Most case managment departments function in acute care hospitals by doing utilization review/discharge planning/care coordination.
Most insurance companies have their own case managers that come into the hospital for this purpose, but the hospital based case managers usually deal with the uninsured, Medicare, and Out-of-Area admissions.
Usually the case managers are assigned to areas under their expertise. For example, the nurses with Peds/OB experience have those areas. ICU nurses typically cover the units and ER.
The hospital evaluates the effectiveness of the case management department by BED DAYS. They want to see, by case management's intervention, how many acute days have been saved. If normally your customary ICU length of stay is 5 days, and after a period of time your department has been able to impact the average by decreasing it to 3 days, you've saved a ton of money. The same goes for all the units, ER, and med-surg floors.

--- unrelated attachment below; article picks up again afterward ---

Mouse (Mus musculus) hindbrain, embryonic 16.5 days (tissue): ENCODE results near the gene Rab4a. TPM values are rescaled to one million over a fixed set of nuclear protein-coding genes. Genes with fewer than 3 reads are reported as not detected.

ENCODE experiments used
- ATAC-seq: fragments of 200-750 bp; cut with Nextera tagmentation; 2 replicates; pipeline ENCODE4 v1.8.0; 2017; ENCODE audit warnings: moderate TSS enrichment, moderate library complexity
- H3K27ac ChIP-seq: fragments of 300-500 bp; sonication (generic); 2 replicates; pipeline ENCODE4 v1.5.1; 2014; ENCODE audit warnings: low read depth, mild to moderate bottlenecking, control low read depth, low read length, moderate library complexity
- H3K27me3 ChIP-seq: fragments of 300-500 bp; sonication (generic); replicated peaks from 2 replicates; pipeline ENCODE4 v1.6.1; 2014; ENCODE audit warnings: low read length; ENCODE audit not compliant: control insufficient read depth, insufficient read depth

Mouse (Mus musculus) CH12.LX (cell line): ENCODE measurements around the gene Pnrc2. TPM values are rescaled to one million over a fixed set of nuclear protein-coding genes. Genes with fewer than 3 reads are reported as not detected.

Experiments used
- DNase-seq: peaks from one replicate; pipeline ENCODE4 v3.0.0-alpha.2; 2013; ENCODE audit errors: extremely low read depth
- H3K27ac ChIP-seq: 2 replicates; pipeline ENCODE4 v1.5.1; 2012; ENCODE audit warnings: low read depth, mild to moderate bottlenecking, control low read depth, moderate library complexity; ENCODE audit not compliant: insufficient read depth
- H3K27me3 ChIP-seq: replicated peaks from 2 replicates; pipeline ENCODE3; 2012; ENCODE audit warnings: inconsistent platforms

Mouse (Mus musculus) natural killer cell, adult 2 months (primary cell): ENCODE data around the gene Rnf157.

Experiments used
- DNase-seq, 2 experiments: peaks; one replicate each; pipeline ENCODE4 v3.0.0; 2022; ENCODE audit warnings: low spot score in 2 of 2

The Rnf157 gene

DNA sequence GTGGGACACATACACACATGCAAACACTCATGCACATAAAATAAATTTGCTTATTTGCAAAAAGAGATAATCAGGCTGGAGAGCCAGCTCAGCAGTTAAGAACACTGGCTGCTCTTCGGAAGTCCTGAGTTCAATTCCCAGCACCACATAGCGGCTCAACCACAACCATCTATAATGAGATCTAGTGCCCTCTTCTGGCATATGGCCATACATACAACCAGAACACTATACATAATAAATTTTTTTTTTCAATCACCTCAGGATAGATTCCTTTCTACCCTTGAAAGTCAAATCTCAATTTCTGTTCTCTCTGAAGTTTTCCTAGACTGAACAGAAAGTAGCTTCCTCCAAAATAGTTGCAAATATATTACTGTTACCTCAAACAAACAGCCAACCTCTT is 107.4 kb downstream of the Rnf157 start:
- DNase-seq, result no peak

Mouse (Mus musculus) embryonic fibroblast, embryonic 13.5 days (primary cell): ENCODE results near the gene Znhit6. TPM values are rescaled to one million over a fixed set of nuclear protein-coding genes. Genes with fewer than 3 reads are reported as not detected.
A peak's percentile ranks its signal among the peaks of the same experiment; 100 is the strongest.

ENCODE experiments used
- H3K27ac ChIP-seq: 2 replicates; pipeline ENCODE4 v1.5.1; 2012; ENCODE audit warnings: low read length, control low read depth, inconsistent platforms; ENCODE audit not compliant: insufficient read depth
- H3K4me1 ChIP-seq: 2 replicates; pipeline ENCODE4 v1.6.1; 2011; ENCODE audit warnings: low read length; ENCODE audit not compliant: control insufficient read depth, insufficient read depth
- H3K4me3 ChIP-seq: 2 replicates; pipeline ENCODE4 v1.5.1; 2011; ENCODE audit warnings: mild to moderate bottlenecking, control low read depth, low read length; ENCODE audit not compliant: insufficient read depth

Remember, the bottom line is SAVED DAYS. In it's advanced stage, the case management department helps with expediting patients through their stay. An example of this would be cutting down the LOS of your CABG's by getting them moved to a lower level of care as soon as possible and medically appropriate.
Another component to a successful hospital-based case management department is social workers. You are going to need assistance with community resourcing especially with indigent cases, John or Jane Doe cases, and issues dealing with Adult and Child protective services.
The areas that report to the case management department is usually your insurance verification department, admitting, and the ER.
Your big goal will be to work collaboratively with the Chief of Staff and the hospital Administrator. This is crucial when you need to deal with uncooperative physicians - especially the one's who delay discharging patients for flimsy reasons.
Hope that helps...